By Amy Driscoll
The Miami Herald via McClatchy-Tribune
With the runaway success of “Gone Girl,” Gillian Flynn has arrived.
After more than a year on bestseller lists, her deliciously poisonous ode to a marriage gone bad is heading to the big screen with Ben Affleck starring, David Fincher directing and Flynn writing the screenplay.
Her previous novel, “Dark Places,” is also being made into a movie, starring Charlize Theron. And she’s only written three books.
Gillian, formerly a TV critic for Entertainment Weekly who was laid off in 2008, is now perched atop the literary pile.
Last week at the Key West Literary Seminar, she found herself amid long-established authors that are now easily her peers, such writers as Judy Blume, Sara Paretsky, Carl Hiaasen, Laura Lippman.
As fans lined up to talk to her — she good-naturedly agreed to a quick video thanking a book club for reading her book — someone thrust a copy of the most recent EW into her hands.
On the cover? “Gone Girl,” the movie. Her movie.
“It’s insane. It really is,” she says with a bemused smile. “I was a very shy and awkward kid. Painfully shy. I always wanted to be a writer, but I wasn’t exactly booming with self-confidence. This weekend is one of those times where I wish I could go back and say, ‘You’re going to meet Judy Blume, and you’re going to talk about her books with her. And Joyce Carol Oates. It’s gonna be OK, kid. Like, it’s going to be all right.’”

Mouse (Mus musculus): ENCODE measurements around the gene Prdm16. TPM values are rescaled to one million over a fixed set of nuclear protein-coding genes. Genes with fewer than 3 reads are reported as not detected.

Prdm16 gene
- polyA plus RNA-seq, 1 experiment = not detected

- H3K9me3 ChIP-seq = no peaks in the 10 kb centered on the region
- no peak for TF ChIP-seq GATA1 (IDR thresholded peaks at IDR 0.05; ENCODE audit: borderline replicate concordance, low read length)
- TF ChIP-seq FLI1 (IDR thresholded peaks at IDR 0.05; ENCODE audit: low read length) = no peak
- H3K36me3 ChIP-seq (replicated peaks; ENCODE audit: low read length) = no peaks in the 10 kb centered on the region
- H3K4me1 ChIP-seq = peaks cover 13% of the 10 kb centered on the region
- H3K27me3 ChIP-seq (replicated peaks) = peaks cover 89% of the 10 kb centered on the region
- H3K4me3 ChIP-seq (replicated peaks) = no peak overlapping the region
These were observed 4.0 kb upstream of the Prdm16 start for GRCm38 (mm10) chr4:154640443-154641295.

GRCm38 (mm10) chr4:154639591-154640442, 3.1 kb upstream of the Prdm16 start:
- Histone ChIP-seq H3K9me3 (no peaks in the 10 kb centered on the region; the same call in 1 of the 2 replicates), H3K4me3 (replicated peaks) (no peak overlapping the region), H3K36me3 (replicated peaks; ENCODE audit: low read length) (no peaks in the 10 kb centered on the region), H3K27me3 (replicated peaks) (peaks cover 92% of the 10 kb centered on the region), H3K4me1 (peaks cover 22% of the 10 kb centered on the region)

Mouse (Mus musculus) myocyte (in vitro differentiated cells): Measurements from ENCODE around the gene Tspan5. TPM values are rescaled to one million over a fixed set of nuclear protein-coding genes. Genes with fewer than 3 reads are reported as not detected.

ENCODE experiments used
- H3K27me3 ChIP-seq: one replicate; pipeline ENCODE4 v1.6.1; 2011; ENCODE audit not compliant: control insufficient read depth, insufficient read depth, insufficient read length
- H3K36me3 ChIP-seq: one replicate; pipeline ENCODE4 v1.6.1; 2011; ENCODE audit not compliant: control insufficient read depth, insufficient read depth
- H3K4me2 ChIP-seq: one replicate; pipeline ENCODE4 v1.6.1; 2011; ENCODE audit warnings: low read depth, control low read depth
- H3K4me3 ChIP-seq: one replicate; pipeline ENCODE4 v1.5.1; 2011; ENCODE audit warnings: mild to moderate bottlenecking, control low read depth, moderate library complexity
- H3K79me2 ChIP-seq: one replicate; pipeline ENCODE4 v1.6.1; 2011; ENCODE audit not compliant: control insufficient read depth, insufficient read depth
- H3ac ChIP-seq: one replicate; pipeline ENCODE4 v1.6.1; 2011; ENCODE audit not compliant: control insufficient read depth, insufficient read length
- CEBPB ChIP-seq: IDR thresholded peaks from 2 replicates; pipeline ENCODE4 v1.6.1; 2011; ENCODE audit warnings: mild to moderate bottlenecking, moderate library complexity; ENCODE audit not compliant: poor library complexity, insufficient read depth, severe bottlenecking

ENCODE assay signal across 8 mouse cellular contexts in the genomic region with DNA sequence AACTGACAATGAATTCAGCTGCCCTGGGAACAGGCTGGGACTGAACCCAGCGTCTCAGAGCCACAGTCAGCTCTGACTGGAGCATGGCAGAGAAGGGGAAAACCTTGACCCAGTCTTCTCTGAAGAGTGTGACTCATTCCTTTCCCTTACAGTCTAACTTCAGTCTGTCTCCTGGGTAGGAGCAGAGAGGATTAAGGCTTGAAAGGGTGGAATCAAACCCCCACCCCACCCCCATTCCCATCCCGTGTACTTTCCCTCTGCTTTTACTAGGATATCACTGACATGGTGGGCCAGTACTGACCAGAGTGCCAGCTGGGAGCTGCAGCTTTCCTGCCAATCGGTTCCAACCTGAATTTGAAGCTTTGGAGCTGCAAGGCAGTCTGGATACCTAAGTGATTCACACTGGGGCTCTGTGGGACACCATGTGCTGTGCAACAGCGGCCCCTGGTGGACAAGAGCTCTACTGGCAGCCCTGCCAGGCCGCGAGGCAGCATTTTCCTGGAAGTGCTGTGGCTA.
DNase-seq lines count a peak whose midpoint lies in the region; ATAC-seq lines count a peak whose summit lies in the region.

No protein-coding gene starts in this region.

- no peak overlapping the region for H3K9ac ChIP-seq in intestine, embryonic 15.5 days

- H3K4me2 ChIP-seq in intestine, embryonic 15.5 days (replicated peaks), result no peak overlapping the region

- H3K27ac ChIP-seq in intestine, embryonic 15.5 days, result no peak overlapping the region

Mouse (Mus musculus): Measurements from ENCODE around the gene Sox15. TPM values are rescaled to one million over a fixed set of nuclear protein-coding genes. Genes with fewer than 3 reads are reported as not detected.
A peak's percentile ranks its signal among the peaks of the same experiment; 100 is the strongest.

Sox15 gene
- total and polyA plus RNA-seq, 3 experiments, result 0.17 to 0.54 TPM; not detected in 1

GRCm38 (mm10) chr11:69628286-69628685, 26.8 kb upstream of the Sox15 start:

It’s been more than all right. “Gone Girl” hit a sweet spot in publishing, a suspense novel with such artfully crafted twists and turns that a New York Times reviewer compared the author to legendary psychological thriller writer Patricia Highsmith.
Flynn’s pop culture roots are never far from her writing _ and that may be why she’s been so successful.
The basis for “Gone Girl” isn’t unique. It’s about a marriage that goes horribly, publicly wrong. But Flynn brings a fresh eye to the concept through the use of revenge, secrets and a critical look at the personas we construct for each other and ourselves.
By combining our modern-day, reality-show culture with a universal theme of relationships, she puts her finger on something that resonates.
“There’s something to talk about for everyone. The gender roles we play, the domestic roles we play. There’s the push and pull between husbands and wives and how do marriages go wrong. I think people are fascinated by that,” she says. “You know, people who are in good marriages fear that, because they have seen good marriages go bad.”
She has not, despite reports to the contrary, completely rewritten the ending for the film, she says.
“You have to dismantle a book in order to put it back together as a movie. And it was fun to take all the different puzzle pieces and figure out what’s going to make it in the new puzzle and what can be left behind.”
And though she notes she has done a lot of rewriting for the script, “they hired me because they liked the book so … reports have been greatly exaggerated that everything is completely different.”